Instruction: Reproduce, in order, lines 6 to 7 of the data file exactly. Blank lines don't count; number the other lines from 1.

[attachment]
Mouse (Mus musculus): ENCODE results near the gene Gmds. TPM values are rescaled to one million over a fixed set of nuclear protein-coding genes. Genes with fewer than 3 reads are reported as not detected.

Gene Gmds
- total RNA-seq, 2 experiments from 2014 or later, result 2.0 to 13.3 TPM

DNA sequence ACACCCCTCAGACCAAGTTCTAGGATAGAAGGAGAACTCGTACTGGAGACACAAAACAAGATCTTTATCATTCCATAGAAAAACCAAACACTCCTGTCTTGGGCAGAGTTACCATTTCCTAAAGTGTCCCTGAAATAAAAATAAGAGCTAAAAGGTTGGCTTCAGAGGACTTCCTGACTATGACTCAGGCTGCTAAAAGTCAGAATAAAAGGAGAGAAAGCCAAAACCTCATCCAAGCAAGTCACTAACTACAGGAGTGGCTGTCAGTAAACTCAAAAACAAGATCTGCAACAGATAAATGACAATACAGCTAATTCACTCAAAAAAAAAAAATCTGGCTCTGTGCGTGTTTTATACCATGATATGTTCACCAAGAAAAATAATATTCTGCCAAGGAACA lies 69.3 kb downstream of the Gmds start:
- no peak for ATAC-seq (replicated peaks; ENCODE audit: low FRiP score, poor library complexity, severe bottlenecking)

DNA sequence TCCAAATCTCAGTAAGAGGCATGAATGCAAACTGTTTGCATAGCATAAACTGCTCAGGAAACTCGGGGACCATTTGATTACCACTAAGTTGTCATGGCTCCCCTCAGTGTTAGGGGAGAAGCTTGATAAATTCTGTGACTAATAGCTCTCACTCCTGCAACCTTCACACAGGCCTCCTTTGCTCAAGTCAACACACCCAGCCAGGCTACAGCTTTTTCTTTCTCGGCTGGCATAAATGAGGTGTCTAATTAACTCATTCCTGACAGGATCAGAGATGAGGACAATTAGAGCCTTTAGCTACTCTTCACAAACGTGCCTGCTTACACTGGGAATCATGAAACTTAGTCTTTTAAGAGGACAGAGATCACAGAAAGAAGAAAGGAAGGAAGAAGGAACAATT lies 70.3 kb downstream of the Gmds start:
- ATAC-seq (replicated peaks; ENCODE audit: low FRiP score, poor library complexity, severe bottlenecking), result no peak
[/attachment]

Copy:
DNA sequence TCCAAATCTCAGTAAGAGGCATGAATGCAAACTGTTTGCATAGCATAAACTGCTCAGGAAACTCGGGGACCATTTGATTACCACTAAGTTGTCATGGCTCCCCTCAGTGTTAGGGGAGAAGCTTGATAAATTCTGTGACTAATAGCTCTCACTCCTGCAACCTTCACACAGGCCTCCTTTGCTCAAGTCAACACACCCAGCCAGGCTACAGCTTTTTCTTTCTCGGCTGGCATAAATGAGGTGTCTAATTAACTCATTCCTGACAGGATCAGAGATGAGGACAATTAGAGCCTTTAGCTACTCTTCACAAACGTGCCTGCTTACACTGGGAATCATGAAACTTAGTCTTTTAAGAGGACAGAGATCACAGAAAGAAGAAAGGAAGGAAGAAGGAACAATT lies 70.3 kb downstream of the Gmds start:
- ATAC-seq (replicated peaks; ENCODE audit: low FRiP score, poor library complexity, severe bottlenecking), result no peak